CS551: Security and Privacy on the Internet, Fall 2000
CS551: Security and Privacy on the InternetKeeping Secrets, Thwarting Imposters and Disarming Malicious Code
New Course, Fall 2000
This course focuses on security and privacy issues relevant to the Internet. The first part of the course will covers cryptography and cryptanalysis. We will also look at applications of cryptography such as anonymous email, digital cash and code signing. The second part of the course looks at the problem of malicious code including viruses, Trojan horses and denial-of-service attacks.
Expected background: Students are expected to have background in algorithms (CS 332 recommended, may be taken concurrently) and discrete math (CS 302 required). Students should be comfortable with programming and proofs.
Schedule: Mondays and Wednesdays, 3:00-4:15 in MEC 214.
Textbook: The required text is:William Stallings, Cryptography and Network Security, Prentice Hall, 1998.In addition, we will additional papers selected from the research literature.
Instructor: David Evans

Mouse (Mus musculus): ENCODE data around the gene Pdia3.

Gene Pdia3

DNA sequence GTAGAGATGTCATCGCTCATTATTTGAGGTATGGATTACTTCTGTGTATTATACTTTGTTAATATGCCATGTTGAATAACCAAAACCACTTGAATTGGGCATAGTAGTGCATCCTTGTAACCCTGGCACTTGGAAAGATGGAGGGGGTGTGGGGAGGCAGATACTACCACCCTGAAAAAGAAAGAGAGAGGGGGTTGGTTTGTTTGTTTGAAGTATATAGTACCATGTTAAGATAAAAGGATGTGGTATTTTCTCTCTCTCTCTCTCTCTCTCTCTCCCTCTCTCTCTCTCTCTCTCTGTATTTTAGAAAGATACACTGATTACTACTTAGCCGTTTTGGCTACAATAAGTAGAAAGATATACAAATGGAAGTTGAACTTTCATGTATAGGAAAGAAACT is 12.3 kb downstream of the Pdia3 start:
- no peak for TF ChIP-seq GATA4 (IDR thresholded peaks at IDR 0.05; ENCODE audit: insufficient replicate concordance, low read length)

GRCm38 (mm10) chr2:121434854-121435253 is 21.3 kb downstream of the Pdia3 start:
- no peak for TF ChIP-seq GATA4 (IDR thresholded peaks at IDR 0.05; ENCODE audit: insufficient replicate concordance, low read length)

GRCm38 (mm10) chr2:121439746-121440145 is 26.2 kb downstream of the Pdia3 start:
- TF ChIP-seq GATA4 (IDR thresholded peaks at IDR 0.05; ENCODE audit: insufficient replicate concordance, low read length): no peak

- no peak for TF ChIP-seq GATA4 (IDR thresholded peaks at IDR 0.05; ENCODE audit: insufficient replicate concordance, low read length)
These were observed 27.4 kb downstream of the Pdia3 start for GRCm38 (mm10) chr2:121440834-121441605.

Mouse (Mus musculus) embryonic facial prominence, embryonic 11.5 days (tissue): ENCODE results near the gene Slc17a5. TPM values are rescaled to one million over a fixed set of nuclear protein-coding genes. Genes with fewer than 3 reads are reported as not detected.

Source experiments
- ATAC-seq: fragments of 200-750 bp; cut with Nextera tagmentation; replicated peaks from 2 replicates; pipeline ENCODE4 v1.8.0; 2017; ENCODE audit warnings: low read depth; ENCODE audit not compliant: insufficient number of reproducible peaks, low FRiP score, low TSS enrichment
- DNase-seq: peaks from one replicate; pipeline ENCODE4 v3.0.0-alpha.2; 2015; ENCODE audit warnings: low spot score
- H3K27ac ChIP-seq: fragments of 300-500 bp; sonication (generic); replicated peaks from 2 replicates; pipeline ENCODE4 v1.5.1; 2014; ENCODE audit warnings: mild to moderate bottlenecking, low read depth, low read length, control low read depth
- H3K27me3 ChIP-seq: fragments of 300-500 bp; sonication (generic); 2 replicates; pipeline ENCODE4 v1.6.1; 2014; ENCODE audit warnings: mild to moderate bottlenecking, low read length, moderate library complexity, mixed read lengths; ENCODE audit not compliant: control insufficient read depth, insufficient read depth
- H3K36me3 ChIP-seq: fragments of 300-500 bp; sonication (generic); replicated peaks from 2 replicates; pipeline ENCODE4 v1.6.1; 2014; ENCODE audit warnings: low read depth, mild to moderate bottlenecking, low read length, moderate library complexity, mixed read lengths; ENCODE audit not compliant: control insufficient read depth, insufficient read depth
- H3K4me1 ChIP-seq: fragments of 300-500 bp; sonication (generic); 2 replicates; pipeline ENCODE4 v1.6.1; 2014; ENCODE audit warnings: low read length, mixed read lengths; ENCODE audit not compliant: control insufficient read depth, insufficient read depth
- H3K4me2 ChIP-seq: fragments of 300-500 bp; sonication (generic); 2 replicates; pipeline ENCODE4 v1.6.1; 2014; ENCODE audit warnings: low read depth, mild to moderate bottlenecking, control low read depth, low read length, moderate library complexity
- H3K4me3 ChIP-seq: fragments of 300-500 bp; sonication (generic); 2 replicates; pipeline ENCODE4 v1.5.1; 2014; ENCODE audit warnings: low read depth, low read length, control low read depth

firstname.lastname@example.org phone x2-2218 (office) office Olsson, 236A office hours Spring 2000: Monday 1:30-2:30; Thursdays 2:30-3:30; other times, by email appointment; Fall 2000: to be scheduled.
Students will be assigned regular problem sets that may include proofs, programming and writing. In addition, there will be a course project done in groups of two or three students.
Tenative topics include:
- Secret-Key Encryption - classical techniques, block ciphers (DES), analysis.
- Public-Key Encryption - number theory, Diffie-Hellman, RSA, hashing algorithms.
- Alternative Encryption Techniques - quantum cryptography, visual cryptography
- Applications of Cryptography - key exchange, Kerberos, digital signatures, watermarking, digital cash.
- Viruses - detection techniques, propagation analysis
- Code Safety - proof-carrying code, in-line reference monitors
- Intrusion Detection - biological approaches
- Denial of Service - countermeasures, identifying attackers
University of Virginia
Department of Computer Science
CS 551: Security and Privacy on the Internet